Survey Objectives

Recent years have seen an increase in the quantity of “e-books” (electronic books) available, in the diversification in their content, and in their online distribution. According to the statistics, the size of the market is increasing year by year, and the e-book distribution industry is expanding steadily, with distribution by cellphone playing a significant role. One of the kinds of content involved in this trend is the “cellphone novel,” which has been enthusiastically received by the younger generation. Some of the more frequently-downloaded cellphone novels have been released in physical book format, and in 2007, several examples climbed high in Japan’s best-seller lists.

In view of this trend, a survey was conducted on the current state of distribution, use and preservation of e-books in Japan as of 2008. The engagement of libraries with e-books was included in the remit of the survey.

Survey Method

Using the questionnaire method, surveys of facts and attitudes of publishing companies toward the distribution, use and preservation of e-books were conducted. These were supplemented by interviews with people working in the e-book industry. Additionally, in place of a user survey, a questionnaire survey dealing with facts and attitudes regarding the use of e-books was conducted on members of staff at the National Diet Library.

Survey Results

It is difficult to arrive at a strict definition of an e-book based on various statistical and historical analyses. An attempt was therefore made to define the e-book, and to analyze the current state of its distribution, use and preservation, in terms of industrial realities.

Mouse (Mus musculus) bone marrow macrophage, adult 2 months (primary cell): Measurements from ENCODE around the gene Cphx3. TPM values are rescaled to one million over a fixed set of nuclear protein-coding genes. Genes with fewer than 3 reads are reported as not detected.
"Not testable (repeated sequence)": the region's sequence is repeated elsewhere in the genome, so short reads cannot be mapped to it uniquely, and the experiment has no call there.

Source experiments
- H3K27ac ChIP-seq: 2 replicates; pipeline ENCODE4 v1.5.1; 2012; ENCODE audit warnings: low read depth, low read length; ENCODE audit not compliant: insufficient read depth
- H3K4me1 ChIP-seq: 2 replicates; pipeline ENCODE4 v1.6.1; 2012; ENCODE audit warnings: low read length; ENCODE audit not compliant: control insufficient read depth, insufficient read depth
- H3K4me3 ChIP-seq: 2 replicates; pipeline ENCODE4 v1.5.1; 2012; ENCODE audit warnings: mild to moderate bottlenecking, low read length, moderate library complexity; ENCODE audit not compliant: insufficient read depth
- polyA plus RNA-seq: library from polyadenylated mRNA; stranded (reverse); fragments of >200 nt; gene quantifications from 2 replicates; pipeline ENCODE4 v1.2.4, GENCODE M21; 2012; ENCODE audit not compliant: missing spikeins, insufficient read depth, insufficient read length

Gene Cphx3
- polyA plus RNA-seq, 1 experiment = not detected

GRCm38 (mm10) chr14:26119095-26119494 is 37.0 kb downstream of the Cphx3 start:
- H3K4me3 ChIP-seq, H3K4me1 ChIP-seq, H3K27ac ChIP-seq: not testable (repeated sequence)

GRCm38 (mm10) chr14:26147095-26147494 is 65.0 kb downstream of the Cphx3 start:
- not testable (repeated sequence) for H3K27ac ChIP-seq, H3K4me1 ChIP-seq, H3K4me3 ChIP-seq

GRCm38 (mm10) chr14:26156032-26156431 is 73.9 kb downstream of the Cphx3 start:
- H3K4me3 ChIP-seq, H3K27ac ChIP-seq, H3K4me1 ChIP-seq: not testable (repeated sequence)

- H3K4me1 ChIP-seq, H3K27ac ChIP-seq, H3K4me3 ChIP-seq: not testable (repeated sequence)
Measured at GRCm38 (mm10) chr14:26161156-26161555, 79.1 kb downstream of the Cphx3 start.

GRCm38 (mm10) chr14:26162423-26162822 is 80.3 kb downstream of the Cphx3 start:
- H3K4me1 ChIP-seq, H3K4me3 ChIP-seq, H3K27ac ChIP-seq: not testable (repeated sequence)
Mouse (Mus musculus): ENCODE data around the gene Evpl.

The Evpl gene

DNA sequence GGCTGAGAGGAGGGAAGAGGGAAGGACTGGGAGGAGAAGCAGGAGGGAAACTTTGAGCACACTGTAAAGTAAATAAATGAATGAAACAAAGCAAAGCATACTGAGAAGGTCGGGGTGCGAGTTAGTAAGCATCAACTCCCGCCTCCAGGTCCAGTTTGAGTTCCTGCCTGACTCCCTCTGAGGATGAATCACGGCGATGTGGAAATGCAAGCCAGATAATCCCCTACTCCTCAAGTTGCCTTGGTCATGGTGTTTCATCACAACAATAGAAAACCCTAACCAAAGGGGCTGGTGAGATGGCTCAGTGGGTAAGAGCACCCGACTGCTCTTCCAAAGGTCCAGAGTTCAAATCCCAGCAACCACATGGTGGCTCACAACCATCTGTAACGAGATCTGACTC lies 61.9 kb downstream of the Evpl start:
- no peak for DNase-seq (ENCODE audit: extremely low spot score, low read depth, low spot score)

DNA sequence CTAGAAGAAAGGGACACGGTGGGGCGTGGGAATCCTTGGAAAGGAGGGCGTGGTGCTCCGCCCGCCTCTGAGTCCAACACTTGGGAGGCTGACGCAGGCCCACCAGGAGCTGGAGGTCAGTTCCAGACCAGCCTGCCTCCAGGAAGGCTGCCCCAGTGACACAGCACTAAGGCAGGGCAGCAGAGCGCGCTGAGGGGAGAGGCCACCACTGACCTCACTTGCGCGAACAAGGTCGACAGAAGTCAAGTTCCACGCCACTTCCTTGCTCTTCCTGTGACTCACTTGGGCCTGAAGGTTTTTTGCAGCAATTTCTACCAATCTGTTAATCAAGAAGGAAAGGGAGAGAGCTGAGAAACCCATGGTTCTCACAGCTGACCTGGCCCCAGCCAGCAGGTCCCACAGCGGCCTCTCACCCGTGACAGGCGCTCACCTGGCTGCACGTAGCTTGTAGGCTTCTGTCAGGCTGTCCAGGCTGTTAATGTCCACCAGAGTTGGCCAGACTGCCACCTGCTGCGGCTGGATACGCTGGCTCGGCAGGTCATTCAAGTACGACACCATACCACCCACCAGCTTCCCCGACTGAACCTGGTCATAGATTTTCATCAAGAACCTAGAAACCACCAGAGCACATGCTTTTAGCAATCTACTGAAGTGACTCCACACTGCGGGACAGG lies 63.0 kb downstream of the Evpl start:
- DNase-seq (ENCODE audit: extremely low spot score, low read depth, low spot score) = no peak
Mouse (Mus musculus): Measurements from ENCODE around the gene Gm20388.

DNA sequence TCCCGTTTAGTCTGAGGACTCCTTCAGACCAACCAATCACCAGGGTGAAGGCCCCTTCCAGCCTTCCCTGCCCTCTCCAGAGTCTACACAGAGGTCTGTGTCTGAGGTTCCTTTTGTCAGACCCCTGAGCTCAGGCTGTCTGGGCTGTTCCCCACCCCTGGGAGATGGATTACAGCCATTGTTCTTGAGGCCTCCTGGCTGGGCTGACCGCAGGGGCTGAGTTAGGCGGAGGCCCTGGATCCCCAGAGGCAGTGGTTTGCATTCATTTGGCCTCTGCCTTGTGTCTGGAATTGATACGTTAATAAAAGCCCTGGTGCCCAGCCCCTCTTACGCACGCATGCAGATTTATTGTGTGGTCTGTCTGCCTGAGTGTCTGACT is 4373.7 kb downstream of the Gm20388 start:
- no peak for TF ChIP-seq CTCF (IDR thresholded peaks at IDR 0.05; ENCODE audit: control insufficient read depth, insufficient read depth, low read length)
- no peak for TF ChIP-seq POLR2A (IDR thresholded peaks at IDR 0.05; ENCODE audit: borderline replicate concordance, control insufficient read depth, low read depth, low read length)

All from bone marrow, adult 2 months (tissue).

In terms of distribution format, e-books seem to be shifting away from packaged digital publications, typically on CD-ROM, and towards online digital publications. In fiscal year 2006, its market for cellphones grew bigger than that for the personal computer which had until then been in the lead. In line with this trend, there has also been a steady increase in the numbers of vendors establishing alliances with communications companies serving the cellphone market, and using these alliances to supply premium cellphone content. While a marked feature of the cellphone-oriented e-book business is the fact that the registration of content menu, charging for contents and fee collection are administered by cellphone companies, this system is starting to change, because of the emergence of vendors supplying content without any alliance with a communications company, and the advent of multifunctional mobile data terminals.

On the hardware side, the most striking phenomena are the failure of dedicated reading terminals to catch on with the general public, and the accommodation of reading matter on general-purpose portable terminals typified by cellphones and game handsets. It seems to suggest that e-books have not yet gained widespread social acceptance as substitutes for books and other print media, and the facts of e-book usage by cellphones and other handheld devices do not imply a change from book to e-book.

As yet, no exhaustive data are available on e-book usage by private individuals. The institutional usage of e-books in libraries, meanwhile, can be divided into two categories: the digitization of local library holdings, and the introduction and offering of e-books that are in the public domain, provided by external suppliers.

As for the preservation of e-books, from the perspective of publishers and content providers, storage (i.e. backing up) revolves around ensuring that data is safe from loss and damage; the survey results show that in some cases, not even this much is done in the first place. In other words, general awareness of the importance of the long-term preservation of e-books seems at present to be extremely low.